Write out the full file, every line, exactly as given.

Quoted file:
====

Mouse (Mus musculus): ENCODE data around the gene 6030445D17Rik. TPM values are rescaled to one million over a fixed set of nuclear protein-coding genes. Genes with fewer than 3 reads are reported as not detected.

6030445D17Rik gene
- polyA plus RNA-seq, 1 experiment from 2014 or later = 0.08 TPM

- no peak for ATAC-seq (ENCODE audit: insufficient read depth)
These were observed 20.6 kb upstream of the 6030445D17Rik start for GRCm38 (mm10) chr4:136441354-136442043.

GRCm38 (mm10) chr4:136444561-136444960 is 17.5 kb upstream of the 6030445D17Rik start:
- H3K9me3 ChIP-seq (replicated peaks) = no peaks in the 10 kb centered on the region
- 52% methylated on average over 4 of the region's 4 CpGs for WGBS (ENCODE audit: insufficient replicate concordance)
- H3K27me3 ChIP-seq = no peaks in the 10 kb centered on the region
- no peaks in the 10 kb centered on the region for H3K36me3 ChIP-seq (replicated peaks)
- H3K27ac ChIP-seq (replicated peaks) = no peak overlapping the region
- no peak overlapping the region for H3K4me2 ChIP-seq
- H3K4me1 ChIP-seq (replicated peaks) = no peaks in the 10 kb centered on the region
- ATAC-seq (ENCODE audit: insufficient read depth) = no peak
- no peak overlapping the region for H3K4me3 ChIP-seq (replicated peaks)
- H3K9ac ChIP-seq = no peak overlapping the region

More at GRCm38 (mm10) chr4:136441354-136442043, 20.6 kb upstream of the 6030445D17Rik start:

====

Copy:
Mouse (Mus musculus): ENCODE data around the gene 6030445D17Rik. TPM values are rescaled to one million over a fixed set of nuclear protein-coding genes. Genes with fewer than 3 reads are reported as not detected.

6030445D17Rik gene
- polyA plus RNA-seq, 1 experiment from 2014 or later = 0.08 TPM

- no peak for ATAC-seq (ENCODE audit: insufficient read depth)
These were observed 20.6 kb upstream of the 6030445D17Rik start for GRCm38 (mm10) chr4:136441354-136442043.

GRCm38 (mm10) chr4:136444561-136444960 is 17.5 kb upstream of the 6030445D17Rik start:
- H3K9me3 ChIP-seq (replicated peaks) = no peaks in the 10 kb centered on the region
- 52% methylated on average over 4 of the region's 4 CpGs for WGBS (ENCODE audit: insufficient replicate concordance)
- H3K27me3 ChIP-seq = no peaks in the 10 kb centered on the region
- no peaks in the 10 kb centered on the region for H3K36me3 ChIP-seq (replicated peaks)
- H3K27ac ChIP-seq (replicated peaks) = no peak overlapping the region
- no peak overlapping the region for H3K4me2 ChIP-seq
- H3K4me1 ChIP-seq (replicated peaks) = no peaks in the 10 kb centered on the region
- ATAC-seq (ENCODE audit: insufficient read depth) = no peak
- no peak overlapping the region for H3K4me3 ChIP-seq (replicated peaks)
- H3K9ac ChIP-seq = no peak overlapping the region

More at GRCm38 (mm10) chr4:136441354-136442043, 20.6 kb upstream of the 6030445D17Rik start: